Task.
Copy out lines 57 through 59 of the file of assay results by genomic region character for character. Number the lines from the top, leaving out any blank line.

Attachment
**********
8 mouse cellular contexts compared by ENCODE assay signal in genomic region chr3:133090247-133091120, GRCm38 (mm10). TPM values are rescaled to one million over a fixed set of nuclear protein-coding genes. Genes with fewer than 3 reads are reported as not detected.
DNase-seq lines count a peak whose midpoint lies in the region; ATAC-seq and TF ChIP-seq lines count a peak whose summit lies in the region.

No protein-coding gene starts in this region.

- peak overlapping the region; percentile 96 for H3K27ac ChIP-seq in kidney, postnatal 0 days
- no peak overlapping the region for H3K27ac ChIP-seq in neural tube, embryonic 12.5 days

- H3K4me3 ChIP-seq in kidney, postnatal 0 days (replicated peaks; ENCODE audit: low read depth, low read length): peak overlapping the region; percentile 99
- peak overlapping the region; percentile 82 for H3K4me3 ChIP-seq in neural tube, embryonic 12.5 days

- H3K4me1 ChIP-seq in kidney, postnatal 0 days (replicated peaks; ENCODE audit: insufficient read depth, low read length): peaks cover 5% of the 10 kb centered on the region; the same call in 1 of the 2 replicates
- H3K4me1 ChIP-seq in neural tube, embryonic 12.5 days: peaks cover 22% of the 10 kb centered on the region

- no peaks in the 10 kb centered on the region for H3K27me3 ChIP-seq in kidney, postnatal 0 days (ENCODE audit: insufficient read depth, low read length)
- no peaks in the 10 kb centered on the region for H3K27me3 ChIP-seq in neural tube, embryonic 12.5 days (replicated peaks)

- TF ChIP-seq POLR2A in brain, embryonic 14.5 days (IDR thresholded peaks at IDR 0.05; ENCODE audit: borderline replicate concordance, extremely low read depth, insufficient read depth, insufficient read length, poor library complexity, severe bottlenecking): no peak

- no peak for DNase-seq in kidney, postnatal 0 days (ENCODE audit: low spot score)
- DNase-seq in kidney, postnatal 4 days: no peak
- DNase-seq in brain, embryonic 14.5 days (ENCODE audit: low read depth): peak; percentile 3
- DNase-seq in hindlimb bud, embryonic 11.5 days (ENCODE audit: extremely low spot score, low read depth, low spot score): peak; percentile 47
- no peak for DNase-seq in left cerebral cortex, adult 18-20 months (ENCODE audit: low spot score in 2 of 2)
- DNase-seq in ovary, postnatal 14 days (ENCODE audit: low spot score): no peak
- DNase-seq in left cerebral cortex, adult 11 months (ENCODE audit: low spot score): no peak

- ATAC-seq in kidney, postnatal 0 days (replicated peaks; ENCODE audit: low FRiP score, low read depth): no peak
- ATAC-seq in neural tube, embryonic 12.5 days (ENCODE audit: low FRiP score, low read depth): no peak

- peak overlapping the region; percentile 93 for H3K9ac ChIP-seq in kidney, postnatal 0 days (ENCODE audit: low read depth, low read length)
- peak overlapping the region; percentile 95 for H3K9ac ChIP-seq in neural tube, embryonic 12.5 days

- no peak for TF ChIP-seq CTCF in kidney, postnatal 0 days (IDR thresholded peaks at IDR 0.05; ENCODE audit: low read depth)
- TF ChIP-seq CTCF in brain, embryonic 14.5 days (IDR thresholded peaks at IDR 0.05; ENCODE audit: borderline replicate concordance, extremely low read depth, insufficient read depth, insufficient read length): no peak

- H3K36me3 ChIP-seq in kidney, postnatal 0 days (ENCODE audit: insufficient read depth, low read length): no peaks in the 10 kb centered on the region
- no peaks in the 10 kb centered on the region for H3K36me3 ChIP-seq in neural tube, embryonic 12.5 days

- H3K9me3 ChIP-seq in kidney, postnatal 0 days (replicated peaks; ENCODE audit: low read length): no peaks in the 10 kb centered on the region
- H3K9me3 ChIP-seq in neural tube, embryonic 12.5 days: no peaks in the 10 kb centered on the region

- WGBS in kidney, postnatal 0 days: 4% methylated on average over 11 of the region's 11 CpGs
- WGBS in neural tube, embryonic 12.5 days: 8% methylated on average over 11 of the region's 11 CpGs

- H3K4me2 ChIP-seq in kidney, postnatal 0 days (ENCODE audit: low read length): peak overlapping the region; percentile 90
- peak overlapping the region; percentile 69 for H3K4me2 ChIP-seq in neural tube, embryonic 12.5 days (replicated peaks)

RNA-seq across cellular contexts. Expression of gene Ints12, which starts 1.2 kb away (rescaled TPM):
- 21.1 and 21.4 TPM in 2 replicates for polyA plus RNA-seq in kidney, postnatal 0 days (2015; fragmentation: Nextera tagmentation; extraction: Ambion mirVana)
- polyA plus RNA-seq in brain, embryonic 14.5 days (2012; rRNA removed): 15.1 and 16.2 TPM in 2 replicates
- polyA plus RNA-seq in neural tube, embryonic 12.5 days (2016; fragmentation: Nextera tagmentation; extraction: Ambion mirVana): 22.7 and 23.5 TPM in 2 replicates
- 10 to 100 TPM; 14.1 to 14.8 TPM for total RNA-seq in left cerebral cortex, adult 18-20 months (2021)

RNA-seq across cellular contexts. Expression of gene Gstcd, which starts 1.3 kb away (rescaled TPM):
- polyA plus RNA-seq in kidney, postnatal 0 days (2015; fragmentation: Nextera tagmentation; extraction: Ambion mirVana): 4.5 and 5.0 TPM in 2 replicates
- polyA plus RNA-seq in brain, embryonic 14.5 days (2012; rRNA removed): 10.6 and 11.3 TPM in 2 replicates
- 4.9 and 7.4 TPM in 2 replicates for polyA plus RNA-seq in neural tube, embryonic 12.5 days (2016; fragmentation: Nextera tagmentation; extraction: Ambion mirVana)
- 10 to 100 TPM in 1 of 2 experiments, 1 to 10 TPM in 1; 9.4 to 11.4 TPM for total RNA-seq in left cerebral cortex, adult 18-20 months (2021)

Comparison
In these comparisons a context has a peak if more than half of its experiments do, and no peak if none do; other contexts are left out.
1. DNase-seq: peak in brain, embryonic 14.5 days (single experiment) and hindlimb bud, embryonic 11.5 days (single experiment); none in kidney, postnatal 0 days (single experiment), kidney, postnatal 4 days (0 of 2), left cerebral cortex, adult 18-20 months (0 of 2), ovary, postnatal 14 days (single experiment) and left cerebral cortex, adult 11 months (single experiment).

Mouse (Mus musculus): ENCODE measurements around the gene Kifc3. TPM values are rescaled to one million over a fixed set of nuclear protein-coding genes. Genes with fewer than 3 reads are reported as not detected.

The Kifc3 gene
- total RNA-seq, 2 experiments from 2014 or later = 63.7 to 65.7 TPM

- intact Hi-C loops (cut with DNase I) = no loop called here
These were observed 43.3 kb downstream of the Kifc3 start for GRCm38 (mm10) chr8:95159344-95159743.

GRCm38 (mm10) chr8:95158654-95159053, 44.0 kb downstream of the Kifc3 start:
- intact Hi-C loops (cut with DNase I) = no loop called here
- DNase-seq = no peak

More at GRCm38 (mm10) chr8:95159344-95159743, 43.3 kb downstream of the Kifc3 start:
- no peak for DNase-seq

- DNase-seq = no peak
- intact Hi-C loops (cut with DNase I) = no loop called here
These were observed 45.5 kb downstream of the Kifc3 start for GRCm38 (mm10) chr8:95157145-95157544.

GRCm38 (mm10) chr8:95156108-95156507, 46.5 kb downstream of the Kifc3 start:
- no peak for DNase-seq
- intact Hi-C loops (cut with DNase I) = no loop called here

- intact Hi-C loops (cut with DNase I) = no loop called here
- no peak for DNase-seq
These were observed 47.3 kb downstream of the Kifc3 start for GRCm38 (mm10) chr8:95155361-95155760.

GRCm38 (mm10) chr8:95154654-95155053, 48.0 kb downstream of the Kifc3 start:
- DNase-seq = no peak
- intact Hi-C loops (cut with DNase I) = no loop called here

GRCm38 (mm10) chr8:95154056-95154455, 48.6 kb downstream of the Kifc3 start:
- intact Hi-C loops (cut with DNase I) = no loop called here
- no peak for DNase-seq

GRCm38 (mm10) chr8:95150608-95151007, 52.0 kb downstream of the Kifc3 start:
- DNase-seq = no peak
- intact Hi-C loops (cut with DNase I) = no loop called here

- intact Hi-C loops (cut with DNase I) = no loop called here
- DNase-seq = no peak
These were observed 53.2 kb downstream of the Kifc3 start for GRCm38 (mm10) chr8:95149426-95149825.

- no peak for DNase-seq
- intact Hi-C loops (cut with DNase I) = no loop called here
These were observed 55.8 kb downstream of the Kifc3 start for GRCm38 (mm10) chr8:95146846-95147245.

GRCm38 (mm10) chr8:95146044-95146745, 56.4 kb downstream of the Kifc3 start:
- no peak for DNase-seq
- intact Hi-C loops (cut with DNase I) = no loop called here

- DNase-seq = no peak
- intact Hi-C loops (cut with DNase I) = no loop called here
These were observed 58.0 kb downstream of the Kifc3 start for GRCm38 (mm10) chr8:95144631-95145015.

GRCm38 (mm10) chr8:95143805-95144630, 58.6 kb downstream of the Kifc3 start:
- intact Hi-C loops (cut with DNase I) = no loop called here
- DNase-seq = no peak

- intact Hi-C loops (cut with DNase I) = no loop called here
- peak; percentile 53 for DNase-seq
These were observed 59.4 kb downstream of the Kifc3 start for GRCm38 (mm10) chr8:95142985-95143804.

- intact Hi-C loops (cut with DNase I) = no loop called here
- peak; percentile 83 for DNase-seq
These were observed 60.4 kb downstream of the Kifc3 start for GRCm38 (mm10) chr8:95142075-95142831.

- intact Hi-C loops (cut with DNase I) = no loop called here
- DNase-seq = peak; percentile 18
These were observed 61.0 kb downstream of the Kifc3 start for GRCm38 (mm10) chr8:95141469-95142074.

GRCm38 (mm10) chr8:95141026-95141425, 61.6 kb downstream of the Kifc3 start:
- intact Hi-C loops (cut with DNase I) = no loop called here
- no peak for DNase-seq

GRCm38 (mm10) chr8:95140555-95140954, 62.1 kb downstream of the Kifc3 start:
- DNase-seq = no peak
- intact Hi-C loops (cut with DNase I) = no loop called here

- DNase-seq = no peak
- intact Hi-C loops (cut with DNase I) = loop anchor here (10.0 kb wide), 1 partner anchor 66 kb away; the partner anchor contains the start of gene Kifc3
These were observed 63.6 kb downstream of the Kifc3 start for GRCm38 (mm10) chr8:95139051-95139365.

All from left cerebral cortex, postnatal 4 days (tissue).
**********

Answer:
- DNase-seq = no peak
- intact Hi-C loops (cut with DNase I) = no loop called here
These were observed 45.5 kb downstream of the Kifc3 start for GRCm38 (mm10) chr8:95157145-95157544.